Former Louisville police officer Katie Crews told investigators she fired her pepper ball gun in the moments before West End BBQ chef David McAtee was killed not because she encountered a disorderly or aggressive crowd, but because she believed people gathered at the intersection 26th and Broadway June 1, 2020 were non-compliant with orders to disperse.
The use of the chemical dispersal agent by Crews was the catalyst for the chaotic moments that followed.
People rushed into McAtee’s small kitchen from the alley to flee the pepper balls. The Black chef, who was inside as police and National Guard soldiers arrived in the area to enforce a 9 p.m. curfew, moved through the crowd in his small kitchen and then twice leaned out the doorway, raised his arm in the air and fired a shot from a pistol. Crews, fellow police officer Austin Allen and two National Guardsmen responded with a salvo of 19 bullets, with a round from a National Guard soldier’s rifle killing McAtee. Family members of McAtee and their lawyer have said he would never knowingly open fire at police — who he often fed for free at his restaurant — and that he was firing warning shots.
Last week, under Kentucky’s open records law, LEO Weekly obtained the internal Louisville Metro Police Department policy violation investigation into the incident, which would lead to her eventual firing in February of this year.
The files include interviews with Louisville Metro Police Department officers Crews and Allen, but no civilian witnesses, National Guard soldiers, other officers on the scene or supervisors, resulting in a limited scope. Additional interviews were conducted in a separate internal investigation probing potential criminal offenses during the incident, but those files have not yet been provided to LEO.
Despite its limited scope, the investigation seen by LEO provides additional insight into controversial actions by LMPD at a time when the city was seething over the police killing of Breonna Taylor.
‘I just went off of what I was told’
In August of last year, more than a year after the shooting, an LMPD Professional Standards Unit investigator asked Crews if the people she encountered outside of McAtee’s BBQ restaurant were disorderly.
“No, sir,” she responded.
“Were they aggressive?” an investigator followed up.
“They were not just compliant?” they asked.
Immediately following those answers, an investigator asked Crews again if the crowd she encountered was disorderly or aggressive and she replied in the same way.
Asked what information she attempted to gather upon arrival at the scene to assess the risk there, Crews said: “I just went off of what I was told. Just to clear that — clear that crowd.”
She told investigators that she had limited experience and training on pepper ball guns and that she and other officers given pepper ball guns that night were not given instructions on the circumstances under which they should use them.
When Crews was asked by an investigator whether she had received approval from a commanding officer to use the pepper ball gun, Crews said: “I don’t recall getting any verbal commands by any… higher ranking person.”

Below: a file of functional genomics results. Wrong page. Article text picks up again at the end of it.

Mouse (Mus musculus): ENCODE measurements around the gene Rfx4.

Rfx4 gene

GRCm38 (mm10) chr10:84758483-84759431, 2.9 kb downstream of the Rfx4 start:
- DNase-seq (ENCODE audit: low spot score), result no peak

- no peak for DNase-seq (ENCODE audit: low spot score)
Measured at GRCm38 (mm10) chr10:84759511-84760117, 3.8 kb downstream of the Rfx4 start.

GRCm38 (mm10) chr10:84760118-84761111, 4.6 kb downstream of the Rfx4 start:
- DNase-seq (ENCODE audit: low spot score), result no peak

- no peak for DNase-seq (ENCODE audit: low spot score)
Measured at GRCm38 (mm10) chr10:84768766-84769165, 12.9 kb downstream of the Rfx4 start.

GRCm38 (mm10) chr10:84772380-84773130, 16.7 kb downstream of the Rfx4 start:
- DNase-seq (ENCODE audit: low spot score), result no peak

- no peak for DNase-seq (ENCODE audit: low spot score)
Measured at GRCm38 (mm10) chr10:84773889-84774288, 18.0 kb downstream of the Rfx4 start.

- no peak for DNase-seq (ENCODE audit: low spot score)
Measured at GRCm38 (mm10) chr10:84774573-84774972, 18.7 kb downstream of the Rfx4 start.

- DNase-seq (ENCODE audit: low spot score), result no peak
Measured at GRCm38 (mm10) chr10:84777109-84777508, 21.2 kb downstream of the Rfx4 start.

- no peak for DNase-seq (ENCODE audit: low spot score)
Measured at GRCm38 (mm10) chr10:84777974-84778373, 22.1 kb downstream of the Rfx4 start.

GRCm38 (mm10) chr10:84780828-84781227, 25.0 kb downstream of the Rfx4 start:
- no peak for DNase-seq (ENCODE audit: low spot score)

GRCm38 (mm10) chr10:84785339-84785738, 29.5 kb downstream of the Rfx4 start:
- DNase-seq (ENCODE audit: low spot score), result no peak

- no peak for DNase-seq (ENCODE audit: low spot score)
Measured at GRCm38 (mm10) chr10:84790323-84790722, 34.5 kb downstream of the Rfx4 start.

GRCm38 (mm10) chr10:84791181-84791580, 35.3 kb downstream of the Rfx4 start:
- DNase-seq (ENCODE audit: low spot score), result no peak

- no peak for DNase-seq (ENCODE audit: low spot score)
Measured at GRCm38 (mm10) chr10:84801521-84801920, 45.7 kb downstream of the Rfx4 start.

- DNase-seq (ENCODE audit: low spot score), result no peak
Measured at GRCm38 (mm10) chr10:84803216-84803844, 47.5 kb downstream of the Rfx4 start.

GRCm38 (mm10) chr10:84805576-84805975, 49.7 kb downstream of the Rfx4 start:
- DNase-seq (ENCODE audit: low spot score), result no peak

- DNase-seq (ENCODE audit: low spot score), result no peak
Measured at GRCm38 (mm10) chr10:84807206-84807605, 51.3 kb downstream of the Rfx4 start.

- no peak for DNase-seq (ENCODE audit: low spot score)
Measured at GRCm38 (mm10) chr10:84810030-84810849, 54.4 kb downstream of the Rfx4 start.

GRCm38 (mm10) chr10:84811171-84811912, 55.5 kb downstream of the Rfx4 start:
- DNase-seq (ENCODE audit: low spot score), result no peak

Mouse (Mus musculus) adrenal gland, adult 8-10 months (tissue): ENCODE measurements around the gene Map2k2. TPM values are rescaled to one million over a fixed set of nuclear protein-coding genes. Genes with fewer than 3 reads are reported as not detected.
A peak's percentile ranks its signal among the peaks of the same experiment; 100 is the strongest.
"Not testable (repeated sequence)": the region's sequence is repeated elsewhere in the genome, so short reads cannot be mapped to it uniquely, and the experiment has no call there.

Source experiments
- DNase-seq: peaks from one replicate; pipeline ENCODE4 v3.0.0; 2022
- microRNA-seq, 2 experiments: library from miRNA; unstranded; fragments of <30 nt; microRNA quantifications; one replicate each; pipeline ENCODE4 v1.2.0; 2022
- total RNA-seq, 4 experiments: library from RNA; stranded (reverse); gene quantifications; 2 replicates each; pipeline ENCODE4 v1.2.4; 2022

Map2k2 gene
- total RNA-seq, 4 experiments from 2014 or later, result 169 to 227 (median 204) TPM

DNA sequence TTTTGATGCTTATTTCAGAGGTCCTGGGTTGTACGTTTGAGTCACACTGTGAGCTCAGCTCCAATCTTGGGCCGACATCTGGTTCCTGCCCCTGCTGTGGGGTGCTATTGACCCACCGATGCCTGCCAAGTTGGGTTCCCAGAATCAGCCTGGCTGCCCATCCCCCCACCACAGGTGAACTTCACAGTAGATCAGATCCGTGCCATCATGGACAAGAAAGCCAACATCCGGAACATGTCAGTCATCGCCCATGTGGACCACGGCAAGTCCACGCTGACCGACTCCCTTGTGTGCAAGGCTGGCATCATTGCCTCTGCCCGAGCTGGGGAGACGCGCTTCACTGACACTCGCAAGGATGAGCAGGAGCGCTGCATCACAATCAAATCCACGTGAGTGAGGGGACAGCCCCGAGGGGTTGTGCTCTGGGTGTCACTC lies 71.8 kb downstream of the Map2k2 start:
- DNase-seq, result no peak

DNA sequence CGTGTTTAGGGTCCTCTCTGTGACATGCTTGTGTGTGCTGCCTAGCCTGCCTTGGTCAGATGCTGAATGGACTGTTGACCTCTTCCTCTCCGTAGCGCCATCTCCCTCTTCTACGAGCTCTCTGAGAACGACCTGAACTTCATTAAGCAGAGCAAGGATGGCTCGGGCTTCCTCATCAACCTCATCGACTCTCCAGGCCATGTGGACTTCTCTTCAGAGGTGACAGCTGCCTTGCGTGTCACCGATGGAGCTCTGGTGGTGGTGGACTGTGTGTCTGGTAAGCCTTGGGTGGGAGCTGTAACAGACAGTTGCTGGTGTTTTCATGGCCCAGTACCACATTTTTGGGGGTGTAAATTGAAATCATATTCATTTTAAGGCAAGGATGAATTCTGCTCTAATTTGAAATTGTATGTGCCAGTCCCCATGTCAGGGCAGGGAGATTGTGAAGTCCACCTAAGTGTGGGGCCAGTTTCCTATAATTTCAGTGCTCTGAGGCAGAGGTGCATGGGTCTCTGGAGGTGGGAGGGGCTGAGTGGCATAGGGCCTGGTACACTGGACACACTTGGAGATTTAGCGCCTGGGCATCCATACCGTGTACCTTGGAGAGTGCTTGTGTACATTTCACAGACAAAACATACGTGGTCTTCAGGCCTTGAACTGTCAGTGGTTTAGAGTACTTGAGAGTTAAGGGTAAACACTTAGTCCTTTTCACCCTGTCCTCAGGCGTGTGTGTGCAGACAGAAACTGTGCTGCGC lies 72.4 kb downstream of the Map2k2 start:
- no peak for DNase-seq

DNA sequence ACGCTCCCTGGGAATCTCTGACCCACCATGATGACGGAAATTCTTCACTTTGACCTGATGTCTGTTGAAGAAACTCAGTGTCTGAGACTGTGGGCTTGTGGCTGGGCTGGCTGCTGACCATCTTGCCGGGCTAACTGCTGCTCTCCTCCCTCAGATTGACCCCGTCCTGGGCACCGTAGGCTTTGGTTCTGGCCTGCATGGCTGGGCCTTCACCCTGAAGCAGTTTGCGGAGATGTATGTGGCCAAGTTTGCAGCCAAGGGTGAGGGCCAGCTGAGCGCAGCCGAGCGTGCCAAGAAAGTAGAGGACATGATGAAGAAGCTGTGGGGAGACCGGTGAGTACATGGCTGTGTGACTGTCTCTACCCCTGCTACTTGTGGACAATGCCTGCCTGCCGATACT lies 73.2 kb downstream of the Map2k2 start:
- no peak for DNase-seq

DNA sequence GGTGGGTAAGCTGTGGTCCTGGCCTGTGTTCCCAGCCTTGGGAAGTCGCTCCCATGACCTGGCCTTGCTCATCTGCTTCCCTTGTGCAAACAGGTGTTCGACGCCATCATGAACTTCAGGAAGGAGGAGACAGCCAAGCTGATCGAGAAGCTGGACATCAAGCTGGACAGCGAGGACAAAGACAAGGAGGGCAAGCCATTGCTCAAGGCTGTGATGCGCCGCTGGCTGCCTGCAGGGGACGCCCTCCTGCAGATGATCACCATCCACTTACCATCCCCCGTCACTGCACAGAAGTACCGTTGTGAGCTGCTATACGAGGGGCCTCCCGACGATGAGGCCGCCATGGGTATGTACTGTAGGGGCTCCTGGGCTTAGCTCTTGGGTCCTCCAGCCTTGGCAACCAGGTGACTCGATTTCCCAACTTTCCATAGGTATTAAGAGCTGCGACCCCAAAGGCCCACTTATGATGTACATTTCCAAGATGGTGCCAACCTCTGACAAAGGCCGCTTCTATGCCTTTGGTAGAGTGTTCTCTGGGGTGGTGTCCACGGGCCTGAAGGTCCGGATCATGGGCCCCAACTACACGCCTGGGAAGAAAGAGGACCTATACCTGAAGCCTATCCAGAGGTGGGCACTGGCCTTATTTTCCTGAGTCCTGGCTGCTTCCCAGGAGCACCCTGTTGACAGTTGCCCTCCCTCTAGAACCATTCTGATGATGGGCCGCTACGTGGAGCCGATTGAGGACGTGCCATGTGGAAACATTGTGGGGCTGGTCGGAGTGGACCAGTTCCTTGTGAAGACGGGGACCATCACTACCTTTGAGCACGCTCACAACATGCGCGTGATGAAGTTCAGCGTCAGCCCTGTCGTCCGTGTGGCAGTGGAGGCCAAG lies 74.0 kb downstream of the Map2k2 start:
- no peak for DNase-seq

She claimed to investigators that she gave verbal commands to the people she was trying to disperse as well as time for them to comply with her commands. Crews also indicated that she was unaware that a woman she fired pepper balls at was on private property.
Fired and charged for her part
In March, Crews was federally charged for her actions the night McAtee was killed, with the Department of Justice saying she fired a pepper ball gun at a person who “was standing on private property and not posing a threat to the defendant or others.” If convicted, Crews faces a maximum sentence of ten years behind bars.
After she was federally indicted, LMPD said she had been fired the month before. A termination letter later obtained by LEO in March showed that Chief Erika Shields determined that in the incident where McAtee was killed, Crews had violated LMPD policies on the use of body worn cameras, de-escalation and the use of chemical agents. However, Crews was deemed not to have violated LMPD’s use of deadly force policy.
In a February termination letter, Shields wrote that Crews “used pepper balls to disperse a large crowd that was neither disorderly nor aggressive. Further, you directed a pepper ball at an individual standing in the doorway of a private business.”
Shields also wrote that Crews violated de-escalation policy by failing to give people the opportunity to respond to her commands before firing her pepper ball gun.
Additionally, Crews violated LMPD’s social media and conduct unbecoming policies through a Facebook post just days before McAtee’s killing in which she taunted a protester, writing, “I hope the pepper balls that she got hit up with a little later hurt. Come back and get you some tonight ole girl, I’ll be on the line again tonight.”
Other officer cleared
According to the LMPD investigation, the other Louisville police officer who fired their pistol during the incident, Austin Allen, was found to have violated only the department’s body camera policy. His punishment for that violation was a letter of reprimand.
Allen told investigators he was not with Crews as she approached McAtee’s small BBQ restaurant and was instead across the street asking people to leave the parking lot of Dino’s, a gas station and convenience store.
Like Crews, Allen said that officers had been instructed to clear the area, but were provided little guidance on how to do so.
He told LMPD investigators that a few people were yelling at police and National Guard soldiers when they arrived, but that “overall, from my point of view, people were leaving on their own, packing up their stuff, getting their cars, and driving off.”
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